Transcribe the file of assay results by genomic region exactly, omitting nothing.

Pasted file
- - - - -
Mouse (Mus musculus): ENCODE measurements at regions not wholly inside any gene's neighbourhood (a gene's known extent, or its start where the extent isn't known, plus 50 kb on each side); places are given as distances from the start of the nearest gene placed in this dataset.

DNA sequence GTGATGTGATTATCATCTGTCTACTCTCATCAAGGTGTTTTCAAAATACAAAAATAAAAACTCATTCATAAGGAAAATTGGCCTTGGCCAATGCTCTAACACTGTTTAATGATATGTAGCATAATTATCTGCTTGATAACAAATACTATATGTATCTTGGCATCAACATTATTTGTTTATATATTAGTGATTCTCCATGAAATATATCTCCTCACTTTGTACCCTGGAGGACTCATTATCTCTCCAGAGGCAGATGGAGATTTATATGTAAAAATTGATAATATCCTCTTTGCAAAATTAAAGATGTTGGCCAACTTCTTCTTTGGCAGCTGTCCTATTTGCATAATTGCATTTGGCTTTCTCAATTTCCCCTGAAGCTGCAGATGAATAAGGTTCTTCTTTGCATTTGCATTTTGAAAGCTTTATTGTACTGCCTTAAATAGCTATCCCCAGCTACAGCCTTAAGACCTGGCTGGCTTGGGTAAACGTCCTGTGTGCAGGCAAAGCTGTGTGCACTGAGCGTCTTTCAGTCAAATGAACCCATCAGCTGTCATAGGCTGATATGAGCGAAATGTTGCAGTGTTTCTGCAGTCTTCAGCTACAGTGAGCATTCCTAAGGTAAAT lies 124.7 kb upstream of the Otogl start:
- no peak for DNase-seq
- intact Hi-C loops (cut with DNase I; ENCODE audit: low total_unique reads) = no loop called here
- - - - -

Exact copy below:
Mouse (Mus musculus): ENCODE measurements at regions not wholly inside any gene's neighbourhood (a gene's known extent, or its start where the extent isn't known, plus 50 kb on each side); places are given as distances from the start of the nearest gene placed in this dataset.

DNA sequence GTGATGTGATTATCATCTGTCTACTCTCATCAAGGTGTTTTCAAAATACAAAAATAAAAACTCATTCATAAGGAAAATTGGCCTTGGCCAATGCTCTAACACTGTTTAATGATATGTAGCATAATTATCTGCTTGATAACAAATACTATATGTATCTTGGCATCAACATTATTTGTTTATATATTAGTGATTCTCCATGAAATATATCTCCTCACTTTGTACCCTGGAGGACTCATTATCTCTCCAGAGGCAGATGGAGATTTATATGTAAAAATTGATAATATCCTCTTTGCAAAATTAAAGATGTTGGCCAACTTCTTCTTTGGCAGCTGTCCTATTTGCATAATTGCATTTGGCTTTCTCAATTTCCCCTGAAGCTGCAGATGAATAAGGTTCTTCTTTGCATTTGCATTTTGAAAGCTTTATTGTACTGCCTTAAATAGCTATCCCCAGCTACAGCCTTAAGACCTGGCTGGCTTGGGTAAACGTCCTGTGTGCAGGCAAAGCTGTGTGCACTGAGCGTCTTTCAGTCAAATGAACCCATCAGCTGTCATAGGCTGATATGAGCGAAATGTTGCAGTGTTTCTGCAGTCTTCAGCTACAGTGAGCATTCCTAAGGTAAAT lies 124.7 kb upstream of the Otogl start:
- no peak for DNase-seq
- intact Hi-C loops (cut with DNase I; ENCODE audit: low total_unique reads) = no loop called here